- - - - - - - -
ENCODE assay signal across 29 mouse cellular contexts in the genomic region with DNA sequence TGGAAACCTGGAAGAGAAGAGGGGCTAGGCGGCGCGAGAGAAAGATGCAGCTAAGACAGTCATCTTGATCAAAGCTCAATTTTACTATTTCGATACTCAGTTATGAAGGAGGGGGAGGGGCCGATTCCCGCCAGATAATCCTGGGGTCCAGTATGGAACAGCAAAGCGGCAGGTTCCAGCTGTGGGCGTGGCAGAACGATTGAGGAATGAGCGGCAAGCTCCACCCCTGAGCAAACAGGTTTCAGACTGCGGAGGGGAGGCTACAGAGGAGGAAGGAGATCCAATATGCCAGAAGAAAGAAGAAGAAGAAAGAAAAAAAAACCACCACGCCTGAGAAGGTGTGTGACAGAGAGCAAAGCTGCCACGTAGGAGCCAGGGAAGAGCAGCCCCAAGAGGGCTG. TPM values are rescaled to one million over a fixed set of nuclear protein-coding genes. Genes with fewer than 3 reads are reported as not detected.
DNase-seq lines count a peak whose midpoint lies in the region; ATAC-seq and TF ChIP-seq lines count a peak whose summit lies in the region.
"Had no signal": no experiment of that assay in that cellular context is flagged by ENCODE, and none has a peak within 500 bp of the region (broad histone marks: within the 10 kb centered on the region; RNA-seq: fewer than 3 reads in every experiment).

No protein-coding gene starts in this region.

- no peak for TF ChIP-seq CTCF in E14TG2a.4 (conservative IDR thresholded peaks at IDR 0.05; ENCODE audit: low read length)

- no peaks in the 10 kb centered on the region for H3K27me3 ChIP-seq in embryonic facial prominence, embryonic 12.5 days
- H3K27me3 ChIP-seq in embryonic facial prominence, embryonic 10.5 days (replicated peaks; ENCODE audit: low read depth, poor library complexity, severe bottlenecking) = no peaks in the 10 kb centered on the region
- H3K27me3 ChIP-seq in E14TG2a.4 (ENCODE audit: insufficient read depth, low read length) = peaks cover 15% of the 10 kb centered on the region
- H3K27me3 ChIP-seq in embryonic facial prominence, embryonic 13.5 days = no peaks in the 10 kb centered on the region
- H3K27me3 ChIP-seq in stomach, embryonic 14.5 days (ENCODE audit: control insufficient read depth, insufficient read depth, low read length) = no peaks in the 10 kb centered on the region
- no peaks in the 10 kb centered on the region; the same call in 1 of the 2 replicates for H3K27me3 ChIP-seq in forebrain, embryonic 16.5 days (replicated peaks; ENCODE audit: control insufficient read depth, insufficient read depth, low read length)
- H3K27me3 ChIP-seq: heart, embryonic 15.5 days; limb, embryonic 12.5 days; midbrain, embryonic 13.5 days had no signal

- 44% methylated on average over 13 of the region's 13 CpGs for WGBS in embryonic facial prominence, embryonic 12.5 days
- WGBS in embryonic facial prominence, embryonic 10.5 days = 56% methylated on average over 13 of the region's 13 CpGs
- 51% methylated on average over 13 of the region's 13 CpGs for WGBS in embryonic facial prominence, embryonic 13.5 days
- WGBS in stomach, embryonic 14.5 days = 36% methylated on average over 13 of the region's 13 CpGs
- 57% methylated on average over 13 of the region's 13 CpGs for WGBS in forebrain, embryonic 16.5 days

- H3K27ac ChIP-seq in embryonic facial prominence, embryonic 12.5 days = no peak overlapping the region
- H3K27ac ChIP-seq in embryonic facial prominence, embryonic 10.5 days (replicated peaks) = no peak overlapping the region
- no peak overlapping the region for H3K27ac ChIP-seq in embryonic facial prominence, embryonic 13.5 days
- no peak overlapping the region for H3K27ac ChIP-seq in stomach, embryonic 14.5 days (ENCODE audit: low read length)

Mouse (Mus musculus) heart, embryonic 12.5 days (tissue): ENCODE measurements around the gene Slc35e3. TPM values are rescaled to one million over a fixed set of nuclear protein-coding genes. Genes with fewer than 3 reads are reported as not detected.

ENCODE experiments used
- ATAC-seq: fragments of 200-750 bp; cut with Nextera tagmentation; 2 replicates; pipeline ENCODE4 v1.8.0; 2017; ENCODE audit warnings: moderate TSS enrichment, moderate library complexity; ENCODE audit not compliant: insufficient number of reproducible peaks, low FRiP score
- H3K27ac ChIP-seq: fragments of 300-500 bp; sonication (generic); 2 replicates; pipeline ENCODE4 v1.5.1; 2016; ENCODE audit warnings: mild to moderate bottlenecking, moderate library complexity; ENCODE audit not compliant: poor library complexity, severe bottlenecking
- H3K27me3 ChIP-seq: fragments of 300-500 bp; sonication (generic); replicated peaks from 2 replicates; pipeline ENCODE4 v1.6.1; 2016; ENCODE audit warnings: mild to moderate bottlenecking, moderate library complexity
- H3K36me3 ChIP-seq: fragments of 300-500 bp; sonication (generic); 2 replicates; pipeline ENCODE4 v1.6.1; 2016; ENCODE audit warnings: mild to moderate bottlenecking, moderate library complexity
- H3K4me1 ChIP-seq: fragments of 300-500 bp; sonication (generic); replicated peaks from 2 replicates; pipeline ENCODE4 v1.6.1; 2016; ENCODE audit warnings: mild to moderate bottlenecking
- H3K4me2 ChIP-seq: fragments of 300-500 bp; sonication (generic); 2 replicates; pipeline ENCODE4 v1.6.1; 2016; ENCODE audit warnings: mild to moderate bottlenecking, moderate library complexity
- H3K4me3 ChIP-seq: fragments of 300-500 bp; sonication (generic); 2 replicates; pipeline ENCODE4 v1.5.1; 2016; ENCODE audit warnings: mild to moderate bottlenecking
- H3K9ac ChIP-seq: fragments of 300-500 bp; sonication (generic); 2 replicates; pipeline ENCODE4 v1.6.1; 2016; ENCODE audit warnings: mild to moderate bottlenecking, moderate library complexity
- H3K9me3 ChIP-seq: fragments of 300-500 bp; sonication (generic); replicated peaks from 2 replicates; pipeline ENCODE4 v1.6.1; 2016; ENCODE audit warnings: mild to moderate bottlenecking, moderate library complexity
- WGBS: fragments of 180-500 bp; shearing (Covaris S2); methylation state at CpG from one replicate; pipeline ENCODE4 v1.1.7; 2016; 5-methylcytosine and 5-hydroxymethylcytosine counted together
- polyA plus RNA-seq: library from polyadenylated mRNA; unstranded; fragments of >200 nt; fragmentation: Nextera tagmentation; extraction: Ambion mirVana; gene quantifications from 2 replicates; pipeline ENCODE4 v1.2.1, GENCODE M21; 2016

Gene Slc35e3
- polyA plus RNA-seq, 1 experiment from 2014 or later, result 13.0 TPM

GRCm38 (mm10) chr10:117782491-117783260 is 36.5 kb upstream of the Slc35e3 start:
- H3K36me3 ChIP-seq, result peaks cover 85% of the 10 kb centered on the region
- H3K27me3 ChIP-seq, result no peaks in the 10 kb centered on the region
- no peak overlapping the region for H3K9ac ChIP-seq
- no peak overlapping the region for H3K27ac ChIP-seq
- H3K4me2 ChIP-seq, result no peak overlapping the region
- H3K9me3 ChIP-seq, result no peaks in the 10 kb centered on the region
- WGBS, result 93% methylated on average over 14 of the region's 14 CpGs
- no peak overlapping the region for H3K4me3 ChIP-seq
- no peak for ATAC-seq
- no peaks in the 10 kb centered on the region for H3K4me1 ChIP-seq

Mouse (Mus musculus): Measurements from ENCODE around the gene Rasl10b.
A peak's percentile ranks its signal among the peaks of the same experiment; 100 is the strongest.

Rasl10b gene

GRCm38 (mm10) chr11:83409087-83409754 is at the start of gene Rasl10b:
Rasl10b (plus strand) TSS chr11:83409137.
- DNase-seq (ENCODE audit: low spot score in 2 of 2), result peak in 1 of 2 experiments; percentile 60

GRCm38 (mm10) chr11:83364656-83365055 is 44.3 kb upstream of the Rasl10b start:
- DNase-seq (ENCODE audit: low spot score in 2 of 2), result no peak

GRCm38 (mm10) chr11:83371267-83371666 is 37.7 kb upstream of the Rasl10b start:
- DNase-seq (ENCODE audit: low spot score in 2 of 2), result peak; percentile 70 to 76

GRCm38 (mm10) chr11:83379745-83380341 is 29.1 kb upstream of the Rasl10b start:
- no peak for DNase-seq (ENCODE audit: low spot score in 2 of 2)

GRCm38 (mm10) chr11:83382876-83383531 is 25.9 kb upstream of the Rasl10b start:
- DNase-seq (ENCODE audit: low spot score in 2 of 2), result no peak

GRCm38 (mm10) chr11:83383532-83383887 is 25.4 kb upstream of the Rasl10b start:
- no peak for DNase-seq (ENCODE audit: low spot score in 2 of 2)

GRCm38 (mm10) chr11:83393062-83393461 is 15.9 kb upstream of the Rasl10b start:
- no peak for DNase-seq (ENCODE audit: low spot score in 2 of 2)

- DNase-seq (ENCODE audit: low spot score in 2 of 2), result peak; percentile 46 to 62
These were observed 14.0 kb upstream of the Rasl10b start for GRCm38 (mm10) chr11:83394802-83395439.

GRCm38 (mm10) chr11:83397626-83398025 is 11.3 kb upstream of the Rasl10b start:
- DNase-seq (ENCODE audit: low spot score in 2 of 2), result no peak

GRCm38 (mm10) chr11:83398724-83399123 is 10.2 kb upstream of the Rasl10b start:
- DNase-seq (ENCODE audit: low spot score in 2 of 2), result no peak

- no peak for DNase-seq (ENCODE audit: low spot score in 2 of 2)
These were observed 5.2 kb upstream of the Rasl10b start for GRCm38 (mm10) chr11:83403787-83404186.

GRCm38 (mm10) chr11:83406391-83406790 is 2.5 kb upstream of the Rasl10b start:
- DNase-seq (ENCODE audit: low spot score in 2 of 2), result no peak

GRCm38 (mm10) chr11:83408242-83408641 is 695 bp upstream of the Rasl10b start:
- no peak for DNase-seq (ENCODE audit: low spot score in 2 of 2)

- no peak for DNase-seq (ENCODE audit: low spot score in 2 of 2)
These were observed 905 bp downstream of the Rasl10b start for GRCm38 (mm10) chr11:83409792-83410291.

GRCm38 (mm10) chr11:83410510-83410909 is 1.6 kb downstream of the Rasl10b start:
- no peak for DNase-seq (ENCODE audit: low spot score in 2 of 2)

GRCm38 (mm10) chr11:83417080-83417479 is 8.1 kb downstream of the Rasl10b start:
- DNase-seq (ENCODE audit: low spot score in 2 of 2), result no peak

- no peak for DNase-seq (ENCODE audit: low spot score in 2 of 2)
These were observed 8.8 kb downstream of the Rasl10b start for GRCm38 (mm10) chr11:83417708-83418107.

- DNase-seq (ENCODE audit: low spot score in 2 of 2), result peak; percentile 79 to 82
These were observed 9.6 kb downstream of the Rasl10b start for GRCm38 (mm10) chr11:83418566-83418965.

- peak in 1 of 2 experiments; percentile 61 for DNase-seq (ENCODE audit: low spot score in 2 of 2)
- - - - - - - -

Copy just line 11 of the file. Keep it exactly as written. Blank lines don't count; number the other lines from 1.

- no peaks in the 10 kb centered on the region; the same call in 1 of the 2 replicates for H3K27me3 ChIP-seq in forebrain, embryonic 16.5 days (replicated peaks; ENCODE audit: control insufficient read depth, insufficient read depth, low read length)